One important thing to remember here is that debt will only be discharged in bankruptcy with respect to the individual who filed bankruptcy! In other words, if one spouse does not wish to file but has joint credit card debt with the filing spouse, the credit card company can and will pursue collecting the debt from the non-filing spouse.
Disclaimer: if you are currently engaged or considering getting married but are also considering bankruptcy, please seek legal advice about bankruptcy qualifications prior to jumping on a plane, flying to Las Vegas, and having Elvis perform a marriage ceremony for you.
During an initial bankruptcy consultation, the first thing we look at to determine whether a client qualifies for a chapter 7 or chapter 13 bankruptcy is household income versus household expenses as it relates to the number of dependents in the household.
Household income includes both spouses, even if one spouse does not file bankruptcy.
One of our first considerations when evaluating any bankruptcy case is whether or not the household income is above the "median income" for the family size in the State of Iowa.
If the household income is over the median income, the client may only qualify for a chapter 13 bankruptcy but still may qualify for a chapter 7 bankruptcy.
Remember, a chapter 13 is a payment plan in which some or all of the debt is repaid.
In a chapter 7, there is no payment and the debt is completely discharged.
This is where it gets a little tricky.
Again, when determining whether a client qualifies for chapter 7 or chapter 13 bankruptcy, we must consider both spouses income, or household income, to determine if the bankruptcy will be a chapter 7 or chapter 13.
If a client qualifies for a chapter 7 based on both spouses income, the process remains relatively simple.
The filing spouse has the ability to file a chapter 7 and discharge all of his or her debts.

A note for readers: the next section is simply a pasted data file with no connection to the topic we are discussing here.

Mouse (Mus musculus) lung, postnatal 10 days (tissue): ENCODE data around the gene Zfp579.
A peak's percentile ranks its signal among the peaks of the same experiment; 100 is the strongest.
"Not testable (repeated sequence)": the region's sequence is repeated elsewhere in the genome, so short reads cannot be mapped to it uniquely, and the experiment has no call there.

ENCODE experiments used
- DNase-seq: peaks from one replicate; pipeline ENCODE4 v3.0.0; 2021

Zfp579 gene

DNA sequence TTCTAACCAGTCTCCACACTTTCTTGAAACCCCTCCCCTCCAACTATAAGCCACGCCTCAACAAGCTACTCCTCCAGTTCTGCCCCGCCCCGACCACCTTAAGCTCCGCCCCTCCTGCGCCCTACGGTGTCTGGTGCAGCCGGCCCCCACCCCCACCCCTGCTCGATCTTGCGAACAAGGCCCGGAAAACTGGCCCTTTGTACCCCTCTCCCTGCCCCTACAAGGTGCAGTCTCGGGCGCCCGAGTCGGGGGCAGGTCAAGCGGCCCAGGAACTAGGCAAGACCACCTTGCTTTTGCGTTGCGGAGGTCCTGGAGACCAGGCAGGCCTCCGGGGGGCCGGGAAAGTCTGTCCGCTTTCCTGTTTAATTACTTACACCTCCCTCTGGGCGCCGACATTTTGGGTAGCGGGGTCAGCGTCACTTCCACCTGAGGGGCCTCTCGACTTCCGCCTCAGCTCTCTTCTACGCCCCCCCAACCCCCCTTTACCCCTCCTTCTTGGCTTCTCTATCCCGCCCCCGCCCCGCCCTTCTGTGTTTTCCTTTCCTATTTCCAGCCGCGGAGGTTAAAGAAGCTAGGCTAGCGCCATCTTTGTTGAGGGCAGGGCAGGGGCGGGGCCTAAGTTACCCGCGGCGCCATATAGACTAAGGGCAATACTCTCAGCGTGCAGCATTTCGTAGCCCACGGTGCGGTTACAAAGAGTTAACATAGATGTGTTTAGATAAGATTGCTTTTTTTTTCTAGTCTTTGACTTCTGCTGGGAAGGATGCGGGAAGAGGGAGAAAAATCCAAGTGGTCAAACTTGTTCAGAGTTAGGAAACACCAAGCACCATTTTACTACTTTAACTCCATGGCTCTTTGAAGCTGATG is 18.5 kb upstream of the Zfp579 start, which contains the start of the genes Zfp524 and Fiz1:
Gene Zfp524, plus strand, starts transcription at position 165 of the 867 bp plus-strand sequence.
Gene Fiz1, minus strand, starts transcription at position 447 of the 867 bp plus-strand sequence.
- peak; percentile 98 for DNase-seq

The non-filing spouse is not affected by the bankruptcy and thus the non-filing spouse's credit is not negatively affected.
If, however, after examining the income/expense analysis based on both spouses' incomes the filing spouse only qualifies for a chapter 13 bankruptcy, the circumstances of attempting to file only one spouse can be more difficult.
This is where we see a lot of non-filing spouses get upset because part of the non-filing spouse's income may be used to pay the debts of the filing spouse.
The reason this can happen is because the amount of the chapter 13 plan payments are determined based on the household income and the household expenses.
As such, the intended non-filing spouse's income and finances will be counted towards the household income.
Not all is lost when one spouse decides to file a chapter 13 while the other spouse does not.
There can be numerous benefits in this scenario.
Actually there are too many to cover here and each scenario is so fact specific that the only way to look at it is to come in and have a bankruptcy attorney go over your situation.
Just like chapter 7 bankruptcy, in a chapter 13 if one spouse files while the other spouse does not file, the bankruptcy will not affect the credit report of the non-filing spouse.